The sledgehammer slams the earth with a resounding thud before being discarded for a game of toss-back with a medicine ball. Such training methods are but a small slice of the workout routine possibilities at Black Label CrossFit. CrossFit—an innovative strengthening and conditioning program that veers away from using traditional muscle-training apparatuses—has even gained popularity among the training programs of police academies, military special-operations units, and high-profile federal agents who yearn to get better at hopscotch.
On any given day, the training team provides students with new routines based on a combination of Olympic sports, gymnastics activities, and metabolic conditioning that may include moves such as sprinting with barbells, pull-ups, or inverted rowing. By changing things up all the time, trainers hope to inspire participants to remain engaged and feel challenged to always bring their best effort to improving their health and wellness. Each session is also timed and scored, encouraging students to keep aiming higher.
The certified and degreed trainers of Body Evolution don't judge themselves by their personal accomplishments, but by their clients' results. Body Evolution trainers know that every person is mentally and physically different, so no single fitness approach will work for everyone. Trainers Vince Hogue and Tristen Hines also adhere to this principle, and use their experience to draft workout regimes that inspire clients, nurture their health, and reduce daydreams of owning a house made of Twinkies. To ensure he continues to give clients an optimal workout, ACE nationally recognized and CPR/AED-certified trainer Walt Fleitz regularly attends seminars and studies new methods. His favorite quote from Maya Angelou sums up his beliefs the best: "People will forget what you said, people will forget what you did, but people will never forget how you made them feel."
The trainers at CrossFit Louisville East lead group CrossFit classes, Bootcamp classes as well as personal-training sessions in the gym or in their clients' homes. Their CrossFit Elements classes introduce newcomers to fundamental techniques and safety precautions, and their yoga sessions tailor instruction toward increasing flexibility and strength that translates into CrossFit and athletics.
Burning Bush's menu takes tongues on a trip to Greece without them having to endure endless views of ancient ruins. Vegetarians will salivate over falafel ($4.01) and quinoa lavanini, lavash bread topped with pepper-jack cheese, avocado, and quinoa ($5.42). Meat junkies and professional bodybuilders can choose bison kebabs cooked over an oak charcoal fire, a gyro ($5.66+), or a Balkan burger ($5.89), which blends beef, pork, and lamb into an unholy union of succulence. Youngsters under 10 can order off the kids' menu or nag their parents for one of the restaurant's thin-crust pizzas. Burning Bush also serves sweet, creamy meal endings from Gelato Gilberto, a local gelateria in Norton Commons.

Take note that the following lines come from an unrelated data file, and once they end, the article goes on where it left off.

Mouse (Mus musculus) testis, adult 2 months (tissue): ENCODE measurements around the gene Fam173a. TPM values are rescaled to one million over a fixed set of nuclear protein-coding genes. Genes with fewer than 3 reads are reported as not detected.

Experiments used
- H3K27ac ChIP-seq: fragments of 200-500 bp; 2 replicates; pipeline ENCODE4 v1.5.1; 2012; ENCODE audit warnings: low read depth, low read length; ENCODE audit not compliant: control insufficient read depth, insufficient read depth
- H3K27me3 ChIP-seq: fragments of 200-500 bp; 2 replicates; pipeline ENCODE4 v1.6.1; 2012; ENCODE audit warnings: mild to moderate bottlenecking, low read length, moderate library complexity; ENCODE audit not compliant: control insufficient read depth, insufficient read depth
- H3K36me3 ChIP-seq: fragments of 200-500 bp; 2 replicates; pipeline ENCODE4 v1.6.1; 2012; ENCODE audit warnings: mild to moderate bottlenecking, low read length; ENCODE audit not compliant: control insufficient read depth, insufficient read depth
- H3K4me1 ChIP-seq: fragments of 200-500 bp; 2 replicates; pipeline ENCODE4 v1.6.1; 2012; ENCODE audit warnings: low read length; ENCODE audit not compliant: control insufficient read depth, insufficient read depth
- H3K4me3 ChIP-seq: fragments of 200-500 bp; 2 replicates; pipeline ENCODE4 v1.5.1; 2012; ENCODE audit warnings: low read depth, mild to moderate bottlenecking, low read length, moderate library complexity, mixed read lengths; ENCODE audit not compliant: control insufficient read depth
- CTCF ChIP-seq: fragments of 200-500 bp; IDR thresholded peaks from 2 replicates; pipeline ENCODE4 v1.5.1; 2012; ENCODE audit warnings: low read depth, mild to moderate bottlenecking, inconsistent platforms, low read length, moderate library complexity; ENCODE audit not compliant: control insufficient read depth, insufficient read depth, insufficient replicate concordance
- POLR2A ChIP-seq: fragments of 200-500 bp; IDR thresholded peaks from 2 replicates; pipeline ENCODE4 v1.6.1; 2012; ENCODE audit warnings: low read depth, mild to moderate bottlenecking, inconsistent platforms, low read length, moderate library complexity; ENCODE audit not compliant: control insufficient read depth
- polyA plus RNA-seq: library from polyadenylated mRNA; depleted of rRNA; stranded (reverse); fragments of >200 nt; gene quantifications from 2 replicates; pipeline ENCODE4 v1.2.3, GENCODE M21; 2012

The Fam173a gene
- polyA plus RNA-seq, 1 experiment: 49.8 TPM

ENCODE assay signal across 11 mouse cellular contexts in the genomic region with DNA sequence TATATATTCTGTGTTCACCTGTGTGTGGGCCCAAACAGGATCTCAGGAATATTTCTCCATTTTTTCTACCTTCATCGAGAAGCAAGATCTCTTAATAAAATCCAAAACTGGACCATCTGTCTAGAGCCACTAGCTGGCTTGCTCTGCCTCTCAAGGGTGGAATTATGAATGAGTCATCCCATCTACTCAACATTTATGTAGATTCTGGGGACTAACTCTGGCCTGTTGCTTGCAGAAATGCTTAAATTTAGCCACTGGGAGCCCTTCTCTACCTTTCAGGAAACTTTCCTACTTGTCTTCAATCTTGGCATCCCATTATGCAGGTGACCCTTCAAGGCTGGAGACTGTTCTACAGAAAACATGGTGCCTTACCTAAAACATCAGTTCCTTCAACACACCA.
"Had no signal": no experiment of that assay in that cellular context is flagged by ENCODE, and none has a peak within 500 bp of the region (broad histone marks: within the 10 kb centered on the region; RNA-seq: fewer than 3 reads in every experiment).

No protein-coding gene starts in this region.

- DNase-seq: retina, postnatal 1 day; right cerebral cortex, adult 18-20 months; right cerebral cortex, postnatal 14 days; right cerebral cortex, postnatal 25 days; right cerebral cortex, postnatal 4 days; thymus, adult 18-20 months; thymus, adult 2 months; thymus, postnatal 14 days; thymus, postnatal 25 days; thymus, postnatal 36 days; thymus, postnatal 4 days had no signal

With its studio's purple walls and its lobby's cushy armchairs, Evolve Health Studio doesn't look like a traditional gym. It's not that the studio lacks the resources of other gyms—after all, instructors lead daily boot-camp classes and Zumba workouts just like at any fitness center. But the staff members recognize the limitations of traditional fitness centers, which is why they hold cooking classes, life-coaching sessions, and even posture workshops.
It’s also why they encourage clients to build relationships with the other students in classes, a practice which provides emotional support and someone to stand on when clients need to retrieve their salad spinner from the top cabinet. Instructors can even lead whole families in workouts to help to build healthy approaches to exercise at any age.
Before he studied fitness at Purdue, Chris Tedesco learned the subtle art of inspiring others during a trek through the dessert. As a Marine squad leader, he needed to keep up morale while getting his troops to march across 36 miles of arid wilderness with him. This same determination saw him straight through to three Ironman Platoon championships. Today, as owner and founder of BodyQuest Personal Training, he brings those heat-honed lessons with him to each session, just as he did when he helped a snowboarder recover from near total-lower-body paralysis.
He and his team of four dedicated trainers partner up with clients, getting to know them, their eating habits, and their fitness goals to help them lead healthier lives. They constantly vary exercises via a circuit designed to keep bodies burning fat long after the workout and even tailor training-session soundtracks to suit clients' whims, so long as those whims don't include whale songs as covered by an eccentric theremin player. The exposed brick walls of his gym feature wooden sculpture and wall hangings that capture the feeling of motion, perhaps subliminally inspiring patrons to push themselves.